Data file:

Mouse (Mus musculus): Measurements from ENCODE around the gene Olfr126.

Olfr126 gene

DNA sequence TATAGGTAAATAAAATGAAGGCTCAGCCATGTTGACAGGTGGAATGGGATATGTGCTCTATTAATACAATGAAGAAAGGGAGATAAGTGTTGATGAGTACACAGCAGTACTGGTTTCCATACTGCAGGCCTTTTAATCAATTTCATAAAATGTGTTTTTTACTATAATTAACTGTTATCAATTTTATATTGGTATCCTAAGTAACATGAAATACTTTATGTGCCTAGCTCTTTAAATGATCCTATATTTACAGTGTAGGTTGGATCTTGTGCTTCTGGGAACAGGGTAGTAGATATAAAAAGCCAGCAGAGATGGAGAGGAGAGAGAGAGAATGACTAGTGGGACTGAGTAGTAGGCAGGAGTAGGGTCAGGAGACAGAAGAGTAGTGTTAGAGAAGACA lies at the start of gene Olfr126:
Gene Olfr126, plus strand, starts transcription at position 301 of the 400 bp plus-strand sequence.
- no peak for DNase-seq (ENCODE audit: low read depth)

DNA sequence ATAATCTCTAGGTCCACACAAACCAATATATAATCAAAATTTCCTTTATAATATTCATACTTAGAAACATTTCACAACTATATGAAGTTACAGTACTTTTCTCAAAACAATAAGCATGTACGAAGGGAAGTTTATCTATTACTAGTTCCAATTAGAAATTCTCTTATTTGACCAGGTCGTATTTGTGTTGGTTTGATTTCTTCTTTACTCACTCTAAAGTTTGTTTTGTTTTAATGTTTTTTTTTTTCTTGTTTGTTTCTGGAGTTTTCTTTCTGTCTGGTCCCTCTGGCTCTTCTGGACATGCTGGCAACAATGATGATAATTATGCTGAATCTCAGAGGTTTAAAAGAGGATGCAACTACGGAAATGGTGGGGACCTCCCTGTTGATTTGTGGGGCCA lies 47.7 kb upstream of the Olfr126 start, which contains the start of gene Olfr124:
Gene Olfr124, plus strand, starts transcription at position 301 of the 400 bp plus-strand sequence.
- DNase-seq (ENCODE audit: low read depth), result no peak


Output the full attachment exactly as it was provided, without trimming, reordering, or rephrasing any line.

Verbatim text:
Mouse (Mus musculus): Measurements from ENCODE around the gene Olfr126.

Olfr126 gene

DNA sequence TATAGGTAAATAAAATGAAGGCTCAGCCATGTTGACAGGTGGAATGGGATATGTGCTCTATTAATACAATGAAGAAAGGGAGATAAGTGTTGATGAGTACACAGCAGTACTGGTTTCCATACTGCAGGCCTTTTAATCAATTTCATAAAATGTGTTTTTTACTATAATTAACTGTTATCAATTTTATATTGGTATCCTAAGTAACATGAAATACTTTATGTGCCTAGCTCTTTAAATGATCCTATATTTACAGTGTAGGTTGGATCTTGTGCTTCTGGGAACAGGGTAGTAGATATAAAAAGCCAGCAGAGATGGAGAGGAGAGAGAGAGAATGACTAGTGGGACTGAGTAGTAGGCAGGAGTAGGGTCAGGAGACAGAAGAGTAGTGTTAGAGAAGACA lies at the start of gene Olfr126:
Gene Olfr126, plus strand, starts transcription at position 301 of the 400 bp plus-strand sequence.
- no peak for DNase-seq (ENCODE audit: low read depth)

DNA sequence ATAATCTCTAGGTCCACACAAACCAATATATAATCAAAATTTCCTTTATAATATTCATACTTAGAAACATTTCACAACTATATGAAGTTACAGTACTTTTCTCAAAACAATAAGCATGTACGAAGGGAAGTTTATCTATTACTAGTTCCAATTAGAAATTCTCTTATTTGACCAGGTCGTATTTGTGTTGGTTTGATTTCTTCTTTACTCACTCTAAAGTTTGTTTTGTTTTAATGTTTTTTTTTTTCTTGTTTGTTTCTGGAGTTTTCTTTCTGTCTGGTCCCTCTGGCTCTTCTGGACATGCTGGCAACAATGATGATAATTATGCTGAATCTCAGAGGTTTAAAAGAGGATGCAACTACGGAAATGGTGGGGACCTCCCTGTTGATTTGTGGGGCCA lies 47.7 kb upstream of the Olfr126 start, which contains the start of gene Olfr124:
Gene Olfr124, plus strand, starts transcription at position 301 of the 400 bp plus-strand sequence.
- DNase-seq (ENCODE audit: low read depth), result no peak